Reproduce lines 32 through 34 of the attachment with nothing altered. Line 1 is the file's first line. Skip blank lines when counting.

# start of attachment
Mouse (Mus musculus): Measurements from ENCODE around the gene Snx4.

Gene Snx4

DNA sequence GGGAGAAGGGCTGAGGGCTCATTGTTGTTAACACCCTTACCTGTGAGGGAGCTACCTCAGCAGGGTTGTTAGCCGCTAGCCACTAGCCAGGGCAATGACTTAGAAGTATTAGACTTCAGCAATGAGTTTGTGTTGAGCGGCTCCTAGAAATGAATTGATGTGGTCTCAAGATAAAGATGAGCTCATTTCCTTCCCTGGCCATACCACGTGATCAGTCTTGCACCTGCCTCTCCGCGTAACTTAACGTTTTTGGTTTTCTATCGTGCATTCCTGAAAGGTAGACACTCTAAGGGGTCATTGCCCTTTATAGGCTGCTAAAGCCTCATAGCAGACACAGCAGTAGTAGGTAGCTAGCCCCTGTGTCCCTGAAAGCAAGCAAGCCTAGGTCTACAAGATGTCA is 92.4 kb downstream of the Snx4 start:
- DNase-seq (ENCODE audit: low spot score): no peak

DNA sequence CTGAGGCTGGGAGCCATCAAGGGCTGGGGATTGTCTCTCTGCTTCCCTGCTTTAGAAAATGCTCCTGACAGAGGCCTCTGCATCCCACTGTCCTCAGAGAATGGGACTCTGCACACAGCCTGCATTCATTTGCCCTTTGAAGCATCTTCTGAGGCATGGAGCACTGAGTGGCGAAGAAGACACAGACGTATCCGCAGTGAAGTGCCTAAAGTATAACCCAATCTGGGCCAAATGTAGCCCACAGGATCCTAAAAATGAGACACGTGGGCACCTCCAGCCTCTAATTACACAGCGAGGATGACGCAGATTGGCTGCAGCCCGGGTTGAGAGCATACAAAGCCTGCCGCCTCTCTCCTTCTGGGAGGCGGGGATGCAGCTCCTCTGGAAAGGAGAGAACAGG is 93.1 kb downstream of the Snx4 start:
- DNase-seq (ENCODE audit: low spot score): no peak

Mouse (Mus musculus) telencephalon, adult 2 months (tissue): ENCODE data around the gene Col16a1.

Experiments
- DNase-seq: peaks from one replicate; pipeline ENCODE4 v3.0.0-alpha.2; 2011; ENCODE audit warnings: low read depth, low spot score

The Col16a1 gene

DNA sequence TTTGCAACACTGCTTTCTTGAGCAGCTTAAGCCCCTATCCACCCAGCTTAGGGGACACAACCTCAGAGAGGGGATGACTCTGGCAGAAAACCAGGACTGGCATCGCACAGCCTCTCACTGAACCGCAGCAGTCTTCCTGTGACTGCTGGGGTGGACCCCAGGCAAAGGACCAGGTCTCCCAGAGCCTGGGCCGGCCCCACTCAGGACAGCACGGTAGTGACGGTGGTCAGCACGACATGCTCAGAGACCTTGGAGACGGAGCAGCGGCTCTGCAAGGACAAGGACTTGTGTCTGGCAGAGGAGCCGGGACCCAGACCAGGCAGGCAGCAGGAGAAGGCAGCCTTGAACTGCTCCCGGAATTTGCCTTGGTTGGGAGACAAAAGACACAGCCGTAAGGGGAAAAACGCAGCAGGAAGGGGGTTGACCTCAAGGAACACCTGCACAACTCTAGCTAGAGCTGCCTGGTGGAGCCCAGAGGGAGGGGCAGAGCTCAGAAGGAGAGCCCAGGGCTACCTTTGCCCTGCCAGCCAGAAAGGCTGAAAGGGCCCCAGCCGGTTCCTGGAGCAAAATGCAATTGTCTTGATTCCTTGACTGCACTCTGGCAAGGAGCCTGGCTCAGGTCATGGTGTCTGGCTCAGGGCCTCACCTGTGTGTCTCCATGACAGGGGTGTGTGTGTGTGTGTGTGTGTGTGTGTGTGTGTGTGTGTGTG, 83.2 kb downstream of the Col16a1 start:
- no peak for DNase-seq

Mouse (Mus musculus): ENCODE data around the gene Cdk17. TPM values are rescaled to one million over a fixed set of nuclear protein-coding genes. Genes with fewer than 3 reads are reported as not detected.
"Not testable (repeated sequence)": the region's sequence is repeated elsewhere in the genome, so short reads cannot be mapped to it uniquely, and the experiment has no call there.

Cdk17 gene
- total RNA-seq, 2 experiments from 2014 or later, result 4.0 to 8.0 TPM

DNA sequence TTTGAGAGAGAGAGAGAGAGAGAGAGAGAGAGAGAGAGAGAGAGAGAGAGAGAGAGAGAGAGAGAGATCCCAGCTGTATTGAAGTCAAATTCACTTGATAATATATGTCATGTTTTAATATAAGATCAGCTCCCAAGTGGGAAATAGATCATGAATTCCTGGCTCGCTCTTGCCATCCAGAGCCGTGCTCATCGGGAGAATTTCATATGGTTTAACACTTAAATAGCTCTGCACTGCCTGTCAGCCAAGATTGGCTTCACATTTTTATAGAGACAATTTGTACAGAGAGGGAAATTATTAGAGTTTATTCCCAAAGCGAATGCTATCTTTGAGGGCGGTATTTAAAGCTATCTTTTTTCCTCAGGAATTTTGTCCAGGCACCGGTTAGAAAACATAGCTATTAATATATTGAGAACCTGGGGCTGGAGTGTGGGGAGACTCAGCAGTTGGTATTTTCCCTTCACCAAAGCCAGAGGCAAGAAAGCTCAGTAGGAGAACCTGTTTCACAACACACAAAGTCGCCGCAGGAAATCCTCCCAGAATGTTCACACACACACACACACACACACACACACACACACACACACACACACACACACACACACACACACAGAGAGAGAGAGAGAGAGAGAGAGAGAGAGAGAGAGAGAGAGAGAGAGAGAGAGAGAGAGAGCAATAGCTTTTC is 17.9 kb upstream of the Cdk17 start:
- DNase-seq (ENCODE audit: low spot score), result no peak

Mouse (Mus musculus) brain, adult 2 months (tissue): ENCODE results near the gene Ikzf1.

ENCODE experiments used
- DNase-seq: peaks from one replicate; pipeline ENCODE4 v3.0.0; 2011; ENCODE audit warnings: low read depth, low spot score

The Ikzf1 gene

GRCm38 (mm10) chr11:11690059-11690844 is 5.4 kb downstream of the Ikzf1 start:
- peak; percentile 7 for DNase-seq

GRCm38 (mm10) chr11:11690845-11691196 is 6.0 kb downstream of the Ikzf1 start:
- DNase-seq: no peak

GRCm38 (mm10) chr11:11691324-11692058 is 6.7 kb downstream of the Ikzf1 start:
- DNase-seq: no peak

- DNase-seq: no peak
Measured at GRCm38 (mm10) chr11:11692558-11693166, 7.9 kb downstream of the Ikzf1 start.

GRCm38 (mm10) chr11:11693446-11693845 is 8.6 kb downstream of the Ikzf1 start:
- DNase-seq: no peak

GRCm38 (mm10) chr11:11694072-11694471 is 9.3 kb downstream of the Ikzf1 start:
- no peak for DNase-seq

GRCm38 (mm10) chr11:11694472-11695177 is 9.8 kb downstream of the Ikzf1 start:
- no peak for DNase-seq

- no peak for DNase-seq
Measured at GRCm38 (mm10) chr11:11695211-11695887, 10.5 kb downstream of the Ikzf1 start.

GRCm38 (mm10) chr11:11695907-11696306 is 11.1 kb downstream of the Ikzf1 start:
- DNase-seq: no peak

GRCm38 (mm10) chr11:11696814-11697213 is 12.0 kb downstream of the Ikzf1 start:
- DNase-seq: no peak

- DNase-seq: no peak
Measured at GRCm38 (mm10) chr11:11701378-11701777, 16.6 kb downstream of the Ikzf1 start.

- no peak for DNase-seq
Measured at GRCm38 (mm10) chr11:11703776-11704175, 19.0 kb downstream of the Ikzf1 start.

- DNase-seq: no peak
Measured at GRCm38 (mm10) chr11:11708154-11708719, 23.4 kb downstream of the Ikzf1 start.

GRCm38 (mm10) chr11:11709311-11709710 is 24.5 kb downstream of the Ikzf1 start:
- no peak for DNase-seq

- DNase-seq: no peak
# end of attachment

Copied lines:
- DNase-seq: no peak

GRCm38 (mm10) chr11:11694072-11694471 is 9.3 kb downstream of the Ikzf1 start:
- no peak for DNase-seq